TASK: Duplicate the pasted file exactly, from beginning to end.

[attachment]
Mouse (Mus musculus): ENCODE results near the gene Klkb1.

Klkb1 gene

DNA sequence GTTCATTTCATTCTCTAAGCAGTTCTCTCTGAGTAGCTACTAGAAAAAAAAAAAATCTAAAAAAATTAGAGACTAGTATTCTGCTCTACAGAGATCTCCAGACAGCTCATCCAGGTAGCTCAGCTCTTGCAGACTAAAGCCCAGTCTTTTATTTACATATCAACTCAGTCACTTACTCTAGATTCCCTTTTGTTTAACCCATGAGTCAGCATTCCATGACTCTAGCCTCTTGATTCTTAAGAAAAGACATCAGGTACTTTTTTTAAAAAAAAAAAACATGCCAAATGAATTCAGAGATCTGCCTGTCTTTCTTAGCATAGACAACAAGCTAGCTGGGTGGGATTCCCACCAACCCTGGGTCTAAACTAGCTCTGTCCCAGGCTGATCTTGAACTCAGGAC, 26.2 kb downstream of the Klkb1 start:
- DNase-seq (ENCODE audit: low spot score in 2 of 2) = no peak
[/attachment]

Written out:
Mouse (Mus musculus): ENCODE results near the gene Klkb1.

Klkb1 gene

DNA sequence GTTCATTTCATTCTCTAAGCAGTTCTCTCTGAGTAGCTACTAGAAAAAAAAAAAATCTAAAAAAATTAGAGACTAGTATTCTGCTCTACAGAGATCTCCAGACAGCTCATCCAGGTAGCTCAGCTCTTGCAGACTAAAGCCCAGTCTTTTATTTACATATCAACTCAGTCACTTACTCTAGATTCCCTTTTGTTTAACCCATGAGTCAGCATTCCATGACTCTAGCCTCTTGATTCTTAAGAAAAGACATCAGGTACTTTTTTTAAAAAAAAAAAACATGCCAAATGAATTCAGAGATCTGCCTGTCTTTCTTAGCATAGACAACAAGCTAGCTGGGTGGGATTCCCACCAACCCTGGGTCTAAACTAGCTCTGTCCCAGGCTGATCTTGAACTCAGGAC, 26.2 kb downstream of the Klkb1 start:
- DNase-seq (ENCODE audit: low spot score in 2 of 2) = no peak